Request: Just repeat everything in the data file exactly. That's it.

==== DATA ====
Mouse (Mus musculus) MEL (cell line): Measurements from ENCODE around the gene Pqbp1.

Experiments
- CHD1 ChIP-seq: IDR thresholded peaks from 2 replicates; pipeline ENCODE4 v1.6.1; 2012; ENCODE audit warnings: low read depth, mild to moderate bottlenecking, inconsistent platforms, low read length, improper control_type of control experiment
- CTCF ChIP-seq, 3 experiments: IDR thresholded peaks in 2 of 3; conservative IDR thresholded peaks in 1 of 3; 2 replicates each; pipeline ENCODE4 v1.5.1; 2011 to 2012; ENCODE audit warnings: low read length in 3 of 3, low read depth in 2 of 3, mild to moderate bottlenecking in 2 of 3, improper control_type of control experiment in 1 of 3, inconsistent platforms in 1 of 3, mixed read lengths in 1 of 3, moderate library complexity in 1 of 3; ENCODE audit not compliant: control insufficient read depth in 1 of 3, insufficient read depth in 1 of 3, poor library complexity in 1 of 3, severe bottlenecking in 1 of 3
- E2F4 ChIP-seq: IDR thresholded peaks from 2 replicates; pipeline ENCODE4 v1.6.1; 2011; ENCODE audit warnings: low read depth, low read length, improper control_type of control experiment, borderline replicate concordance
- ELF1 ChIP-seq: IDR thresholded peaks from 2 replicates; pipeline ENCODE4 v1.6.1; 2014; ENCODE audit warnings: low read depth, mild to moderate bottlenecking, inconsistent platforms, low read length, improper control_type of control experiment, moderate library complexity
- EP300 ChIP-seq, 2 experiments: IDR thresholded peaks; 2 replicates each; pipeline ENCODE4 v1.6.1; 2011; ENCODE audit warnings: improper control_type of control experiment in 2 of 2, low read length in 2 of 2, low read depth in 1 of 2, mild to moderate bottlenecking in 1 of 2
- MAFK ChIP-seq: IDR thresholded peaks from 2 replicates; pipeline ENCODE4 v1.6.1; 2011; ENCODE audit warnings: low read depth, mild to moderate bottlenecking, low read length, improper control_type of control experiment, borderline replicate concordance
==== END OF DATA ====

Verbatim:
Mouse (Mus musculus) MEL (cell line): Measurements from ENCODE around the gene Pqbp1.

Experiments
- CHD1 ChIP-seq: IDR thresholded peaks from 2 replicates; pipeline ENCODE4 v1.6.1; 2012; ENCODE audit warnings: low read depth, mild to moderate bottlenecking, inconsistent platforms, low read length, improper control_type of control experiment
- CTCF ChIP-seq, 3 experiments: IDR thresholded peaks in 2 of 3; conservative IDR thresholded peaks in 1 of 3; 2 replicates each; pipeline ENCODE4 v1.5.1; 2011 to 2012; ENCODE audit warnings: low read length in 3 of 3, low read depth in 2 of 3, mild to moderate bottlenecking in 2 of 3, improper control_type of control experiment in 1 of 3, inconsistent platforms in 1 of 3, mixed read lengths in 1 of 3, moderate library complexity in 1 of 3; ENCODE audit not compliant: control insufficient read depth in 1 of 3, insufficient read depth in 1 of 3, poor library complexity in 1 of 3, severe bottlenecking in 1 of 3
- E2F4 ChIP-seq: IDR thresholded peaks from 2 replicates; pipeline ENCODE4 v1.6.1; 2011; ENCODE audit warnings: low read depth, low read length, improper control_type of control experiment, borderline replicate concordance
- ELF1 ChIP-seq: IDR thresholded peaks from 2 replicates; pipeline ENCODE4 v1.6.1; 2014; ENCODE audit warnings: low read depth, mild to moderate bottlenecking, inconsistent platforms, low read length, improper control_type of control experiment, moderate library complexity
- EP300 ChIP-seq, 2 experiments: IDR thresholded peaks; 2 replicates each; pipeline ENCODE4 v1.6.1; 2011; ENCODE audit warnings: improper control_type of control experiment in 2 of 2, low read length in 2 of 2, low read depth in 1 of 2, mild to moderate bottlenecking in 1 of 2
- MAFK ChIP-seq: IDR thresholded peaks from 2 replicates; pipeline ENCODE4 v1.6.1; 2011; ENCODE audit warnings: low read depth, mild to moderate bottlenecking, low read length, improper control_type of control experiment, borderline replicate concordance